Denon AH-W150 Exercise Freak review: Wireless headphones for workouts

To accept an incoming call, you press the Call/End answer button on the left earpiece. It worked just fine in my tests.

The included carrying case is well-designed. David Carnoy/CNET

As for other specs worth highlighting, this is a Bluetooth 3.0 device that has a built-in rechargeable battery rated to deliver up to 7 hours' use.

Like a lot of companies, Denon is touting a set of free companion apps, including the Denon Sport app, that allow you to track your workouts. I should also point out that the headphones ship with a very nice carrying case that's equipped with a detachable carabiner. To protect your investment, you'll want to keep the headphones in that case when you're not using them.

Performance
The sound quality of wireless Bluetooth headphones has improved over the years, but Bluetooth compression schemes often make your music sound less dynamic and clear. I can't say I was blown away by the sound quality of the Exercise Freaks, but I thought they sounded good for Bluetooth headphones, offering decent clarity and bass response so long as I got a tight seal. From a performance standpoint they were neck and neck with or even slightly better than the JayBird BlueBuds X, which cost around the same price, and overall I preferred their fit slightly more.

Bluetooth has a range of about 33 feet, so it's possible to stream audio from a Bluetooth-enabled device to the headphones at up to that distance (and sometimes even a little farther). But Bluetooth headphones are prone to the occasional dropout, and from time to time my music would very briefly cut out.

Using the Freaks as a phone headset, call quality was decent, though not great. I could hear fine, but in polling a few callers, the verdict was that my voice sounded slightly muffled.

The inner parts of the headphones each have a dime-size cushion. Sarah Tew/CNET

Conclusion
When judging sports headphones, one of the biggest things I look for is a comfortable, secure fit. Sound quality comes second, followed closely by durability, which is much harder to judge because I'm posting this review after using the headphones for only a couple of weeks. They held up fine after my handful of workouts on a treadmill, in which I varied my pace between 6- and 10-minute miles, working up a good sweat. However, I can't tell you how well they'll hold up after months of use.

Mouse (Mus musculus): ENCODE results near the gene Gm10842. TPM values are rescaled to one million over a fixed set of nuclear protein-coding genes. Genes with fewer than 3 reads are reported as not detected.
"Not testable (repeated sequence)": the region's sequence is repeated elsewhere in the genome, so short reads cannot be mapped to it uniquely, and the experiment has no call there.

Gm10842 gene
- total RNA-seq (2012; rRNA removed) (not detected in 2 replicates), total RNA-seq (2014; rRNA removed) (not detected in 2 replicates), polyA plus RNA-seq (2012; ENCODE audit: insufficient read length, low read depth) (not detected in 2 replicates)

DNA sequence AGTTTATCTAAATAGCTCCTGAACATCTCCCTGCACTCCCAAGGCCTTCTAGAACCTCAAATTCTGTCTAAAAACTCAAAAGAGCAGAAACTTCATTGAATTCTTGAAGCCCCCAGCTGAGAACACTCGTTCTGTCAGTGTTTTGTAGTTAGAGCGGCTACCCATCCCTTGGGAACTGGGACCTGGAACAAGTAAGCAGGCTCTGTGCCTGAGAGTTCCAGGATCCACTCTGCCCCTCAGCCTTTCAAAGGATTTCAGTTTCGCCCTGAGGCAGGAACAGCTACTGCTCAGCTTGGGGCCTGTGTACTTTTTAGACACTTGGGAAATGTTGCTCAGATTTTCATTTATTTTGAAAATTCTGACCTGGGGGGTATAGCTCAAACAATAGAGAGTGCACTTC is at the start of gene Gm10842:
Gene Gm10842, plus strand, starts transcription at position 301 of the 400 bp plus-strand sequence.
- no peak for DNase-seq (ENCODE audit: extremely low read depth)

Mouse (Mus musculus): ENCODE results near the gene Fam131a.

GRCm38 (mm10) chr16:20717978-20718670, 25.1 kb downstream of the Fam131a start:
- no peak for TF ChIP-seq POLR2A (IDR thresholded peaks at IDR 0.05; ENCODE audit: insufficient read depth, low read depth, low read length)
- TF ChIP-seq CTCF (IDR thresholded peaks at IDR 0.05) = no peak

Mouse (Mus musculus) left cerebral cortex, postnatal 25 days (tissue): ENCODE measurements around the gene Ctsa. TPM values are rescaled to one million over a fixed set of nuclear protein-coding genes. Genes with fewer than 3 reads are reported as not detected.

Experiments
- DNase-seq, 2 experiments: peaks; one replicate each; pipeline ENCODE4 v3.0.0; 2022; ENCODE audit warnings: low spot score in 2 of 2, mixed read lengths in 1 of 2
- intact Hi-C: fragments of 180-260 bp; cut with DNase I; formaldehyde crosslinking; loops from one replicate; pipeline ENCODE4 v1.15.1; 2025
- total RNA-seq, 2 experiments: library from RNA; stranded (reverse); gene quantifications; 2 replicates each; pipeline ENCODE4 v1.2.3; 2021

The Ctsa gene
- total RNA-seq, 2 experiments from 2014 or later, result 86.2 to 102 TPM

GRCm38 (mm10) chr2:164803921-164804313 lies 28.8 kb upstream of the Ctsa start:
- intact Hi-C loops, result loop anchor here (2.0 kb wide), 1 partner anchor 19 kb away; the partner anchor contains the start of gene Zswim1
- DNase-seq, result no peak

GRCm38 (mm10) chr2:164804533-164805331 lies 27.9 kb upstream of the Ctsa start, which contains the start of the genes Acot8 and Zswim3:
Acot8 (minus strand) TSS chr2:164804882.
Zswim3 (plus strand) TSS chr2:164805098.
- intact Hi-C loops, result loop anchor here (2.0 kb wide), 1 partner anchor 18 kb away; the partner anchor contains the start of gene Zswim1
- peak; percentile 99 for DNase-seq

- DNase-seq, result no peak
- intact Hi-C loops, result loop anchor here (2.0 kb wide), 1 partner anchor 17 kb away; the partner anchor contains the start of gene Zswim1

As I said, the Exercise Freaks sound good for Bluetooth headphones. There are other competing models that cost less -- the aforementioned Plantronics BackBeat 903+, as well as certain JayBird models and the Arriva Leo. For people on a budget, those may be better choices.

The risk you run with these is that they're not the type of headphones that will offer a universally excellent fit and experience for everyone. And when you're spending $150 for a pair of headphones, you tend to have fairly high expectations. For some people, the Exercise Freaks will live up those expectations. But for others, they won't. So your safest bet is to buy them from a retailer or e-tailer that offers a good return policy, for these are headphones that you should ideally try out before totally committing to them.

Editor's note: This review was updated on 2/11/2014 to reflect new entries in the wireless sports headphones market. The design and features ratings dropped a point. The value rating remained the same despite a drop in price (you can now get these online for closer to $100).

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Quick Specifications See All

  • Release date Sep. 15, 2012
  • Color yellow
  • Weight 0.8 oz
  • Sound Output Mode stereo
  • Additional Features moisture resistant
  • Type headset
  • Headphones Form Factor in-ear (with behind-the-neck mount)
About The Author

Executive Editor David Carnoy has been a leading member of CNET's Reviews team since 2000. He covers the gamut of gadgets and is a notable e-reader and e-publishing expert. He's also the author of the novels Knife Music and The Big Exit. Both titles are available as Kindle, iBooks, and Nook e-books.